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NEWS UPDATES Asean Affairs   3 June 2013  

69% of used cars eligible for full loans sold

SINGAPORE: About 69 per cent of used cars eligible for full loans have been sold as of 27 May since authorities lifted borrowing limits for buying those cars for 60 days.

This concession will last till Tuesday.

Motor firms are bracing for uncertainty thereafter.

Dealers whom Channel NewsAsia spoke with expect the market to be even quieter, with car loan curbs in full force.

To help used car dealers clear old stock acquired before new borrowing restrictions were introduced, a two-month concession was given. This meant that buyers could continue taking up to 100 per cent loan for vehicle purchases.

The concession applied to some 7,000 used cars. Over 4,800 have been sold so far.

Classic Credit had around 180 vehicles from old stock. About 170 have been sold, but customers remain cautious.

Andy Ong, sales consultant at Classic Credit, said: "It all depends, you see, on the customer preference - what they want. Because mostly for used cars, they are going for those budget cars. Talking about high-end, they should rather go for the new cars right? Because those people are those well-to-do families."

Prospective car buyer Clarence Pang said: "Actually, I'm just checking out the cars, just looking at the value… maybe if the price is good, (I will) get it, or if not, just hold on."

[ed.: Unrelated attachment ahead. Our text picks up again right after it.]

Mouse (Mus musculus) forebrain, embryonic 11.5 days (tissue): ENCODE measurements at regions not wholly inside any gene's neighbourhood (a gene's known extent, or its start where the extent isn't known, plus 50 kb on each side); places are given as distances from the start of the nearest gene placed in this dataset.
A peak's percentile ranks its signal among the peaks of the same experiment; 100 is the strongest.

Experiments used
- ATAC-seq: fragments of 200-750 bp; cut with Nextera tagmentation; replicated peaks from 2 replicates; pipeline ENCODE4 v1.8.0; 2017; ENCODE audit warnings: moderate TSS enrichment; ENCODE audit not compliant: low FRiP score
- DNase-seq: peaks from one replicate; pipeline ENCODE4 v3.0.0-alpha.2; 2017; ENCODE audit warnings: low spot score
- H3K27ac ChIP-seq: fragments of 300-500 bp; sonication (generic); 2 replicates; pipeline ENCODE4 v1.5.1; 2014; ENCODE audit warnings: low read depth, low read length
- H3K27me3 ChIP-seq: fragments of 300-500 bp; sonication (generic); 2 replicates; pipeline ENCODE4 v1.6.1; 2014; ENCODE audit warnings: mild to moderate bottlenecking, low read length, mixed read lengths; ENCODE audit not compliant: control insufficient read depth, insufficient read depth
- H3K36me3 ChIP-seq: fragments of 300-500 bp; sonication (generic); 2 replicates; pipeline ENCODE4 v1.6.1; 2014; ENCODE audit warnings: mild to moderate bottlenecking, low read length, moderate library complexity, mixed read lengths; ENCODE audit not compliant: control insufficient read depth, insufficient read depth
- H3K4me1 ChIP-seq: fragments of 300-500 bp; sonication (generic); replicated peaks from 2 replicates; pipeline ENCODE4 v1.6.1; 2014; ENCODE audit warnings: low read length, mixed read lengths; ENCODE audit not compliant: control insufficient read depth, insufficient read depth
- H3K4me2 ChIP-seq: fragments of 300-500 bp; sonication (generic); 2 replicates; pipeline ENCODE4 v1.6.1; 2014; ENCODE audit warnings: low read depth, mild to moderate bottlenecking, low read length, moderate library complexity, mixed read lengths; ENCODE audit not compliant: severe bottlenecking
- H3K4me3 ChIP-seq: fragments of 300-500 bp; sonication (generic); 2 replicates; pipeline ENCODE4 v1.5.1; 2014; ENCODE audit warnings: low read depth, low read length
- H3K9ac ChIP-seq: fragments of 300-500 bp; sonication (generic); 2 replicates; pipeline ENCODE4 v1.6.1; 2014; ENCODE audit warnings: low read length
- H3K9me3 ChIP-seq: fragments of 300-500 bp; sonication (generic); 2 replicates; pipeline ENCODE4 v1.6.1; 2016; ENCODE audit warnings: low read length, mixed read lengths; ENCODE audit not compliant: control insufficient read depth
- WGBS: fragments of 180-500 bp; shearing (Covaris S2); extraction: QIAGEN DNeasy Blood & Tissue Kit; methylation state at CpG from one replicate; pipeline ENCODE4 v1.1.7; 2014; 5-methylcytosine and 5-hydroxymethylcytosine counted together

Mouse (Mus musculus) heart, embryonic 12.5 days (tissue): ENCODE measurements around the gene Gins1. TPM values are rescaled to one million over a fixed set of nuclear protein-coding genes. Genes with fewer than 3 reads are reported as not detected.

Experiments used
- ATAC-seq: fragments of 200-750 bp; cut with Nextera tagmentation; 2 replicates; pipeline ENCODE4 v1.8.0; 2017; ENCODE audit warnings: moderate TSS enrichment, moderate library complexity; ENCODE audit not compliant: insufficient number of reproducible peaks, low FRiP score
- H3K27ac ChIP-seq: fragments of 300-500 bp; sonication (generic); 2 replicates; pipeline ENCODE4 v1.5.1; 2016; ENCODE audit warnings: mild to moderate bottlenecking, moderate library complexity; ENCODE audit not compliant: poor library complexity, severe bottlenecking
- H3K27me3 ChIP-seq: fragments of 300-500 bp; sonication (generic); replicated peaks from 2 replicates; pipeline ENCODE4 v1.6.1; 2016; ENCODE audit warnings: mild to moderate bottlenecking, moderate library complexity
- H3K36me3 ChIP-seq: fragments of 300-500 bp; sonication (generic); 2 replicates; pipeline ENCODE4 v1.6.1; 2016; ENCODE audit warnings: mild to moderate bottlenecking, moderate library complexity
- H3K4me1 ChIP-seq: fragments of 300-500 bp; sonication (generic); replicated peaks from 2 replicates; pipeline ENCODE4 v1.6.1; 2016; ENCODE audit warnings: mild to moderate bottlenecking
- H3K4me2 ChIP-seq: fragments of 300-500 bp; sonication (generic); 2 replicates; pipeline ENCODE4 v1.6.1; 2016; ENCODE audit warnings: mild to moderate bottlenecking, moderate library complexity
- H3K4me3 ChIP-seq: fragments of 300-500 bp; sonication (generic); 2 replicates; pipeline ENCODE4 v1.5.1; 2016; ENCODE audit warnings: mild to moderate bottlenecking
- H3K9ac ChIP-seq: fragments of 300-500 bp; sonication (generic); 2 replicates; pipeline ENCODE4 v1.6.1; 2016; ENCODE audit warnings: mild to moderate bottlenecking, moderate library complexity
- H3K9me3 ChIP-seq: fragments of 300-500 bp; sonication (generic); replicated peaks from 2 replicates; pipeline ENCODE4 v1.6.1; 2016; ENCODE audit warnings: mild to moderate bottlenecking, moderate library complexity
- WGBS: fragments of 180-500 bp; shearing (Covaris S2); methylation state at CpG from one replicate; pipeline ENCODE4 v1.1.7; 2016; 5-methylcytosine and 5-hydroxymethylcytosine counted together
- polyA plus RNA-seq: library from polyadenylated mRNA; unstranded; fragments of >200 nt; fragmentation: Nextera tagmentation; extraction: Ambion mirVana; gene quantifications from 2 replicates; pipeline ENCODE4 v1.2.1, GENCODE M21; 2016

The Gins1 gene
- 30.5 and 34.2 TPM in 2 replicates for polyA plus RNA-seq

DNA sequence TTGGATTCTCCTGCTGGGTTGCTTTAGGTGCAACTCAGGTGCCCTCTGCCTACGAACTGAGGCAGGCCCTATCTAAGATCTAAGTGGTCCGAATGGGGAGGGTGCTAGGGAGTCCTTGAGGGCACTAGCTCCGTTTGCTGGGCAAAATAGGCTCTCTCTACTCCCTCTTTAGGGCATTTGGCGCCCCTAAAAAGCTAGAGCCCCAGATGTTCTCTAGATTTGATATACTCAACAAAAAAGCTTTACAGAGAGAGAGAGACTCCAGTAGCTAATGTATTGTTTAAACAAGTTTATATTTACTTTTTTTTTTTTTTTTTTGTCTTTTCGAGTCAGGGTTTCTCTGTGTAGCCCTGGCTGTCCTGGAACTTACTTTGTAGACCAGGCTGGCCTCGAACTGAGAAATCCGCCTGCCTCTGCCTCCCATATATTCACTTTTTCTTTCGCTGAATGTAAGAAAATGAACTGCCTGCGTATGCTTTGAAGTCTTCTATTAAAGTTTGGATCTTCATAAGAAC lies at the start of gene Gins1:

Freddie Yap, also a prospective car buyer, said: "I will never, ever sign any papers to buy a vehicle over S$100,000."

Dealers are not expecting things to get any better, especially when car loan curbs for used cars kick in.

Companies have been downsizing operations or have moved out entirely, due to slowing business. Yet, others will see opportunity.

Taking up empty spaces are commercial vehicle sellers as they are unaffected by loan curbs.

Kenson Goh, sales executive at Car Design, said: "Most car dealerships will actually shrink. From maybe about four fronts to maybe about one or two fronts only. So definitely, a lot of people are cutting costs."

To ease the situation, the Singapore Vehicle Traders Association hopes authorities can raise borrowing limits from 60 to 80 per cent. It said this will reduce downpayment obstacles preventing some from buying a car.

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This year in Thailand-what next?

AseanAffairs   04 January 2011
By David Swartzentruber      

It is commonplace in journalism to write two types of articles at the transition point between the year that has passed and the New Year. As this writer qualifies as an “old hand” in observing Thailand with a track record dating back 14 years, it is time take a shot at what may unfold in Thailand in 2011.

The first issue that can’t be answered is the health of Thailand’s beloved King Bhumibol, who is now 83 years old. He is the world's longest reigning monarch, but elaborate birthday celebrations in December failed to mask concern over his health. More






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